A Fiduciary is someone that must put the client or patient’s interest before their own. The best example of a Fiduciary is your doctor. Can you imagine if they didn’t HAVE to put your interest first? They may prescribe a medication because the drug company gives them a vacation every year for doing so, even though that prescription may not be the best solutions to your health problems.
A few years ago NAPFA launched a campaign called “Focus on Fiduciary”. As a NAPFA member I have always put my clients interest first, and signed a Fiduciary Oath indicating that I would do as much. On February 20, 2008 the Supreme Court unanimously struck down a 4th Circuit ruling from 2006 which stated that, 401k plan participants may sue a fiduciary plan administrator to recover losses resulting from a plan administrator’s breach of fiduciary duty, however, the 4th Circuit ruling applied only to breaches that hart the plan participants AS A WHOLE. The new Supreme Court ruling indicates that defined contributions plans such as 401k and profit sharing plan “fiduciaries” can be sued for a breach of fiduciary duty that affects the plan participants as a whole or INDIVIDUALLY.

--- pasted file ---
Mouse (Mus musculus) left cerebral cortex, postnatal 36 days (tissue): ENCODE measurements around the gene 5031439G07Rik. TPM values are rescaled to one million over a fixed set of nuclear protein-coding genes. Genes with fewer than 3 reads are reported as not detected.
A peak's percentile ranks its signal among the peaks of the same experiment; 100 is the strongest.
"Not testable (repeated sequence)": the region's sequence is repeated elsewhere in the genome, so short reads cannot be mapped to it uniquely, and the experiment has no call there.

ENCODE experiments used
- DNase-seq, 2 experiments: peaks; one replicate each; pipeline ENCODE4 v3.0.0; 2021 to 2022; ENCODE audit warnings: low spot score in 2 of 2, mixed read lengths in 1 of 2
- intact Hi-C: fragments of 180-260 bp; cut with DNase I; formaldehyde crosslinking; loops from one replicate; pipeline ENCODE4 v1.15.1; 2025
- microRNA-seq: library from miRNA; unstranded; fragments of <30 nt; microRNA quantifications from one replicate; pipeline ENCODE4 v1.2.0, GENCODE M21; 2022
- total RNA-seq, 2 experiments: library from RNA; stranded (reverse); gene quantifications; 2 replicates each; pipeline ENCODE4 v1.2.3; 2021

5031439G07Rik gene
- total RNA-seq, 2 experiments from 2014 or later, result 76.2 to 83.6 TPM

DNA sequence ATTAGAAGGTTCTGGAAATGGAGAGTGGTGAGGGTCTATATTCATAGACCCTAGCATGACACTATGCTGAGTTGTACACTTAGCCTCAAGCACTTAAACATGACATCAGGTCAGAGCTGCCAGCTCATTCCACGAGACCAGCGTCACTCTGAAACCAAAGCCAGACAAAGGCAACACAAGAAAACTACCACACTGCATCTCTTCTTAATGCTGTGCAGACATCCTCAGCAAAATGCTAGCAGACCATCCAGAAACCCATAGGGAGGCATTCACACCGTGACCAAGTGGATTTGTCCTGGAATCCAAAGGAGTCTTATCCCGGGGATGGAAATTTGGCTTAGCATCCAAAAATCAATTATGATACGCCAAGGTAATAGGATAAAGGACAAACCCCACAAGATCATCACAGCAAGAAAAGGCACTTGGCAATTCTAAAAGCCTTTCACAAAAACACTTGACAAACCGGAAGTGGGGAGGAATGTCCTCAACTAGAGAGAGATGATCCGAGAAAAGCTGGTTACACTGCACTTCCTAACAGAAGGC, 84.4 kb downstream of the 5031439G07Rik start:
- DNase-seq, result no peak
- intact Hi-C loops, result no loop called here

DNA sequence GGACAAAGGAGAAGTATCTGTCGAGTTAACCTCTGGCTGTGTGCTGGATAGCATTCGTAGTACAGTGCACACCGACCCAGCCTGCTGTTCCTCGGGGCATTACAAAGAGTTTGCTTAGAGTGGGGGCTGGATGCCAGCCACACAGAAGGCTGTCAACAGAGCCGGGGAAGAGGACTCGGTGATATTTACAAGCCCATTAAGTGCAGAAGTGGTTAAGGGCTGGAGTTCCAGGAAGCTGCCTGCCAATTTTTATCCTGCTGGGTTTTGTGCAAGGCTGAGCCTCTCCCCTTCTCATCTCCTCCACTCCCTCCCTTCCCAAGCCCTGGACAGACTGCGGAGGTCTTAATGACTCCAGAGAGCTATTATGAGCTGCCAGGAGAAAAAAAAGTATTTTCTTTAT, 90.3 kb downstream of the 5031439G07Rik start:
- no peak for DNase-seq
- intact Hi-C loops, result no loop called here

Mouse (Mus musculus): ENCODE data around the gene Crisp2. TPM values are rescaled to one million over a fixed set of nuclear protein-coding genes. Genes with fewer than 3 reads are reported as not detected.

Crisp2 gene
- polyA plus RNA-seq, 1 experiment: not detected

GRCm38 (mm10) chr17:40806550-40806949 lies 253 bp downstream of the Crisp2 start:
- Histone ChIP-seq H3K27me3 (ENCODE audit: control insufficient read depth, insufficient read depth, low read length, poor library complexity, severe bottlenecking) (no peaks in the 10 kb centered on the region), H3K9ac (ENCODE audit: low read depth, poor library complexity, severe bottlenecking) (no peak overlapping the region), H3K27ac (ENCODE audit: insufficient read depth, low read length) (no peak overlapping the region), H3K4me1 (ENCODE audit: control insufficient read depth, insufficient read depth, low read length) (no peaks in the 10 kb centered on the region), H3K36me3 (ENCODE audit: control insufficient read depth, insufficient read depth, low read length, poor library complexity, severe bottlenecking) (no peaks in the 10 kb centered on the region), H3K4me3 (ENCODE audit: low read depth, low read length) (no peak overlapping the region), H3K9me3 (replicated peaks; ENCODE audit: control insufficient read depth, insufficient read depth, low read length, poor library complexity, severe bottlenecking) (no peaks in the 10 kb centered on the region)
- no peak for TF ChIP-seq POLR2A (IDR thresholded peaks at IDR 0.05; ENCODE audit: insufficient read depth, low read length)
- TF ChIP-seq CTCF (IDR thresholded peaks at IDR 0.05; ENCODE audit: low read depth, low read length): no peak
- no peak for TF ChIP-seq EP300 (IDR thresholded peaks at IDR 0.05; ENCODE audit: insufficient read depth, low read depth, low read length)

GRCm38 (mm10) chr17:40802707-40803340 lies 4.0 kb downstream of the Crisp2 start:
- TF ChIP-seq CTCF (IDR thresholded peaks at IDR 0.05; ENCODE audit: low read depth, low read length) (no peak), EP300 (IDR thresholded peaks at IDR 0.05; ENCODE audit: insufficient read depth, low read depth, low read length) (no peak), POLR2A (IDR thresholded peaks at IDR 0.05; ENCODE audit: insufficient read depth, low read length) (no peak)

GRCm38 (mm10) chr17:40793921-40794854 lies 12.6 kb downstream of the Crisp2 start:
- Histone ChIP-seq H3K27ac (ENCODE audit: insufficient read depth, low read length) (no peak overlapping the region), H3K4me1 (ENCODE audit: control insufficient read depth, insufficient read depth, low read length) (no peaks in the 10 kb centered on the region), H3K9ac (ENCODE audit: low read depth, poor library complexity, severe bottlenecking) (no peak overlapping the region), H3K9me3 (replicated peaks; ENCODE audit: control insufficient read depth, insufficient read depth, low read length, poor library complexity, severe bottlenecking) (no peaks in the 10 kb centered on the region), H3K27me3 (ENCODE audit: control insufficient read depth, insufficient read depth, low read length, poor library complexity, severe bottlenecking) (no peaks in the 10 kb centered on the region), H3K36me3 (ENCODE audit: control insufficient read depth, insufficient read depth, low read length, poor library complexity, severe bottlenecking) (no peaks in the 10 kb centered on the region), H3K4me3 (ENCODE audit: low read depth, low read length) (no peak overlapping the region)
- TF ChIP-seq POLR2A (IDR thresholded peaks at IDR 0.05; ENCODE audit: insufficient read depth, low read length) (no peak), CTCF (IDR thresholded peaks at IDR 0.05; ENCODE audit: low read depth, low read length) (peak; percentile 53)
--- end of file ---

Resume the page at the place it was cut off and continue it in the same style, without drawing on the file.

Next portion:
Yes, this new policy may be a headache for plan administrators, and may cause errors and emissions insurance to skyrocket for administrators, but if there is any good that may come out of this, it is that maybe administrators will offer more, and possible better, choices in 401k plans. If individuals can sue the administrator because the investment options are not in the best interest of the participants, thisÂ may open discussions with administrators about offering more options to participants. Of course the reverse could be true, and administrators may offer less options in hopes of avoiding litigation. Either way, it is good because it brings up questions about options in 401k plans. As the author sees it, one in three 401k plans actually offer decent investment choices to participants. This ruling may change that.